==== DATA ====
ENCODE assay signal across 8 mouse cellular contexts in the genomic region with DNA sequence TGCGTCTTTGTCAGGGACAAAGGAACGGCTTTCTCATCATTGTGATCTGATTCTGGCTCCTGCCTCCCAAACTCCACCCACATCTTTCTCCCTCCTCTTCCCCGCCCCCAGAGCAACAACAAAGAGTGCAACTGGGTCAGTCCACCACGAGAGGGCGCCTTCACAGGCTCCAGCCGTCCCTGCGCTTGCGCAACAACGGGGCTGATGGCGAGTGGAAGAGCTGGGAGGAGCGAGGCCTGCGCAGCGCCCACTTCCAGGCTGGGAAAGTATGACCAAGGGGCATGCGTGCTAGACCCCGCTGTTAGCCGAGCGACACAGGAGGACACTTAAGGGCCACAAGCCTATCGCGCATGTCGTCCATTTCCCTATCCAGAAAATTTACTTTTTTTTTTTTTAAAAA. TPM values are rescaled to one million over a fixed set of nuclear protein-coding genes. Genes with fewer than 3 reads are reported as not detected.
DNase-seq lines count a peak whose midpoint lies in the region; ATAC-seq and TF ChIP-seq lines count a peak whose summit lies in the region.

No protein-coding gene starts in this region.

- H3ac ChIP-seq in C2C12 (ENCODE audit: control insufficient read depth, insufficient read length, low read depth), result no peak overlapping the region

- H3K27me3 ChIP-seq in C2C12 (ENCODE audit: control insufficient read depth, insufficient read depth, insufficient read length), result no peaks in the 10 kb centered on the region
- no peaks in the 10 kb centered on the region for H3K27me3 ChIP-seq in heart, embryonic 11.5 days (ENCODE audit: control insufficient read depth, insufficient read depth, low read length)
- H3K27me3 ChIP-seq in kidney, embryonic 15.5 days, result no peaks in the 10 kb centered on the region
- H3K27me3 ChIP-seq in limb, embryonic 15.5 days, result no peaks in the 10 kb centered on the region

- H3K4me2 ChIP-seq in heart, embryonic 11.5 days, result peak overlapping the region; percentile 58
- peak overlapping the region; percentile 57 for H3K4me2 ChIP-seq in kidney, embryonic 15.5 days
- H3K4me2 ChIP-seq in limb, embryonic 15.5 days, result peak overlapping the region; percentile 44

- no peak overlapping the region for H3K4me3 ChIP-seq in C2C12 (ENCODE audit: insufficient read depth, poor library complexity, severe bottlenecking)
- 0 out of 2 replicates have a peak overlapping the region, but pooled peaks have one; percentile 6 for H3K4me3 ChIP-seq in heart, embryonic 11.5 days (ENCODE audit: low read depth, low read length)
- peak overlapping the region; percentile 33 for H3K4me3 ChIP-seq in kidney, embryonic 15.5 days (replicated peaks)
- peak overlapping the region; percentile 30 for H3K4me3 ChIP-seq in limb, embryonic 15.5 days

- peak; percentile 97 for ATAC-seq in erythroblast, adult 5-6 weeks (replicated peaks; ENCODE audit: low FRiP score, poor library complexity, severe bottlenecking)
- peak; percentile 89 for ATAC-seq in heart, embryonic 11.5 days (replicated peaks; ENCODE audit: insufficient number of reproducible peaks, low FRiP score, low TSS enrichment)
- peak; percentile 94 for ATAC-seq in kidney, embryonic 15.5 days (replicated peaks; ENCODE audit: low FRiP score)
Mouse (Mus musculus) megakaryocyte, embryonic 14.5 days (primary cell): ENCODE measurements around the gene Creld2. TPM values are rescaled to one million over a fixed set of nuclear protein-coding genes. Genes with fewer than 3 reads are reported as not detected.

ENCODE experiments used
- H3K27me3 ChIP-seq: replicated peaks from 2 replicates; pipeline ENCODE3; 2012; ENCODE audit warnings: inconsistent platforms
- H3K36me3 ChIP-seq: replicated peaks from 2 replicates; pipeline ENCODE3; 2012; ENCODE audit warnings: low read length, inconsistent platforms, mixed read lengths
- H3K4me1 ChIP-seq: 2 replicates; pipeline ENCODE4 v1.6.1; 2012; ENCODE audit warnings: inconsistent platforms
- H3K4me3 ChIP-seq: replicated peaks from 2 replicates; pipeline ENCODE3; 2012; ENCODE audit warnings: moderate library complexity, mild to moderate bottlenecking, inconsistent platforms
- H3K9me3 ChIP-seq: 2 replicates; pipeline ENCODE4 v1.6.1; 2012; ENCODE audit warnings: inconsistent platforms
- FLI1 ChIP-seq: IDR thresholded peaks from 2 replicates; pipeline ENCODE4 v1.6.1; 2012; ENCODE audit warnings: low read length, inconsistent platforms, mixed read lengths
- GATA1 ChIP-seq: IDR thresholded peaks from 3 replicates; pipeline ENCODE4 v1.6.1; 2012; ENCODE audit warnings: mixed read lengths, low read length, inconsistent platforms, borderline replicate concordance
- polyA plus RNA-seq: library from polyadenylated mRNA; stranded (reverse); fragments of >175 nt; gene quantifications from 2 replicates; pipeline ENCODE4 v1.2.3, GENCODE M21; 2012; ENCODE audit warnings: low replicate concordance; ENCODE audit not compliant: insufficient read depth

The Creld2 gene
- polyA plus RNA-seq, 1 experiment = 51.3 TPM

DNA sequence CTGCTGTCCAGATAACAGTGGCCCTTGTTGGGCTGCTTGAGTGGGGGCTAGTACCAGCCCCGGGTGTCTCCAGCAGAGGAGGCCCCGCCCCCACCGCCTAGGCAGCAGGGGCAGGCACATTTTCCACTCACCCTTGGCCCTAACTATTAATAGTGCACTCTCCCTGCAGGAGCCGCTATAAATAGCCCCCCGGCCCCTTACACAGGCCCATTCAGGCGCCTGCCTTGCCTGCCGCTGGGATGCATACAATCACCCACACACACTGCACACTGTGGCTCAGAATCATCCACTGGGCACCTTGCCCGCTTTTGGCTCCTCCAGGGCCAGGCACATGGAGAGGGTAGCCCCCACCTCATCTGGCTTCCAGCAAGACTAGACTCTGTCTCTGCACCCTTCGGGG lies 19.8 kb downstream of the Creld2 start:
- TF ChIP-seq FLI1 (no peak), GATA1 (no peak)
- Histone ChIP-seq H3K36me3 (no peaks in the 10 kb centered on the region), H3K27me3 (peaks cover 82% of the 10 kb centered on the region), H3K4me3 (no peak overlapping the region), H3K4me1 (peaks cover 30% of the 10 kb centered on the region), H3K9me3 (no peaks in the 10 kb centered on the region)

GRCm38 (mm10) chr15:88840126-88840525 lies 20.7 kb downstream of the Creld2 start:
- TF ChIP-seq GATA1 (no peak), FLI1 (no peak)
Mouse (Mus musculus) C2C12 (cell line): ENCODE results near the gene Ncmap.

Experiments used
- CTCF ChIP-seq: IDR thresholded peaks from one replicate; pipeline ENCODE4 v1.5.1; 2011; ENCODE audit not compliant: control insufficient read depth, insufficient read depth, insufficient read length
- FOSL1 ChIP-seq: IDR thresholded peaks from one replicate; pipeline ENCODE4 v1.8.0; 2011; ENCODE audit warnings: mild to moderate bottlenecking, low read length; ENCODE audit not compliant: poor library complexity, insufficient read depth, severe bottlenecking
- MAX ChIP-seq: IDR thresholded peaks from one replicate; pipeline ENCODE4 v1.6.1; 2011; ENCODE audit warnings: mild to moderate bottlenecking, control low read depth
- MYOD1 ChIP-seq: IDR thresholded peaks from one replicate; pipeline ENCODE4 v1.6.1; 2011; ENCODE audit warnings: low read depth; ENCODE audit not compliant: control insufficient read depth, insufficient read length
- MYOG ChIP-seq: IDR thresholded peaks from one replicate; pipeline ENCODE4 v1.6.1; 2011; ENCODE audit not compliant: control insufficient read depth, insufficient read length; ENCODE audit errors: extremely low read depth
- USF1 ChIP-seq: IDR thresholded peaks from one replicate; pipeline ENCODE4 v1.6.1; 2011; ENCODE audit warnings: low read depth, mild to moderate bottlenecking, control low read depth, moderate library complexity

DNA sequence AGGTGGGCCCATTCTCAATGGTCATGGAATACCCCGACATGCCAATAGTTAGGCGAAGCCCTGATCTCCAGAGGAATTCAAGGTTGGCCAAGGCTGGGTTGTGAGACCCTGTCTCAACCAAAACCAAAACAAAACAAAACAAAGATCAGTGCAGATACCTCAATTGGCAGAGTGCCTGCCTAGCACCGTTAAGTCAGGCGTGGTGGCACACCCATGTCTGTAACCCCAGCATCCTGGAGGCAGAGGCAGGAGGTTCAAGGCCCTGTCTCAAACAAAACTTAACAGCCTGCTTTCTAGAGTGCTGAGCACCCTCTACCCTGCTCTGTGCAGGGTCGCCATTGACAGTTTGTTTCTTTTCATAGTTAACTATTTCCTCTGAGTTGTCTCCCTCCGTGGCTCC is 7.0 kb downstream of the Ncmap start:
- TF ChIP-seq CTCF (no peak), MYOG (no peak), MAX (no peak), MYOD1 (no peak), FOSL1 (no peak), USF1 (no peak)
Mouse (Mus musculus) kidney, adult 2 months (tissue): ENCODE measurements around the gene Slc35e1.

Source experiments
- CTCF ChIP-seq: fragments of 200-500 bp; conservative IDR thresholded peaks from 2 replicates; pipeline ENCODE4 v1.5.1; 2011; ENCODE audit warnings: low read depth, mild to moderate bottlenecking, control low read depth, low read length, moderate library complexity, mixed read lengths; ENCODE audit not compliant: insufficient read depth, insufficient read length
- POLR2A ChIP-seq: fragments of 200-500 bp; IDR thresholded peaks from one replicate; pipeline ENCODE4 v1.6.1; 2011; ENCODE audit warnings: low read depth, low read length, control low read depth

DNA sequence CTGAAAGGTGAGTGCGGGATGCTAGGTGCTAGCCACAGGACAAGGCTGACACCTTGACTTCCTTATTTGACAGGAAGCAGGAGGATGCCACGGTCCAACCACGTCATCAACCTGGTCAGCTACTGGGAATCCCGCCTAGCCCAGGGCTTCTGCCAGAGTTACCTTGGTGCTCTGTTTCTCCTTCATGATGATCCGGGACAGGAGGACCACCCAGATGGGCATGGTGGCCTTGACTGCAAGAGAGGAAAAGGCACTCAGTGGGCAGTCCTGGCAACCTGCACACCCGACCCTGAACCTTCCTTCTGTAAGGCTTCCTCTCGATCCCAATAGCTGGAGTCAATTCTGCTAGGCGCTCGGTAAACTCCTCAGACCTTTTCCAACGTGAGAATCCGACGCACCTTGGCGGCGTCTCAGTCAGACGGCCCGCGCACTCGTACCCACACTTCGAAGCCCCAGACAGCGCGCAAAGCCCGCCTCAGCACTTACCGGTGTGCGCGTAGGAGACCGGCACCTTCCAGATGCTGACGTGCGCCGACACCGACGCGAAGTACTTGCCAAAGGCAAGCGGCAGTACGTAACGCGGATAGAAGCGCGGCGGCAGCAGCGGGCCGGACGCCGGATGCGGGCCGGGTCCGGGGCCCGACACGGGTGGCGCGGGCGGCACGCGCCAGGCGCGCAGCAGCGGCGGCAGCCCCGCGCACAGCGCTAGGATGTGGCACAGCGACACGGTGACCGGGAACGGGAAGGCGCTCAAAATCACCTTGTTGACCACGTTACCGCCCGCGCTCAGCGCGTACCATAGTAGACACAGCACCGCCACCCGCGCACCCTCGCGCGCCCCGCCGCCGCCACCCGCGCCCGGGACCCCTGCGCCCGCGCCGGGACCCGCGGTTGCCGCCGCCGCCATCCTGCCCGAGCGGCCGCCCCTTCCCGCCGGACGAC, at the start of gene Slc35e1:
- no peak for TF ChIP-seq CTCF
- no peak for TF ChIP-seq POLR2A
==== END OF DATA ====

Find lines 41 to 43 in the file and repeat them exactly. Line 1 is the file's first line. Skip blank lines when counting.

- MYOD1 ChIP-seq: IDR thresholded peaks from one replicate; pipeline ENCODE4 v1.6.1; 2011; ENCODE audit warnings: low read depth; ENCODE audit not compliant: control insufficient read depth, insufficient read length
- MYOG ChIP-seq: IDR thresholded peaks from one replicate; pipeline ENCODE4 v1.6.1; 2011; ENCODE audit not compliant: control insufficient read depth, insufficient read length; ENCODE audit errors: extremely low read depth
- USF1 ChIP-seq: IDR thresholded peaks from one replicate; pipeline ENCODE4 v1.6.1; 2011; ENCODE audit warnings: low read depth, mild to moderate bottlenecking, control low read depth, moderate library complexity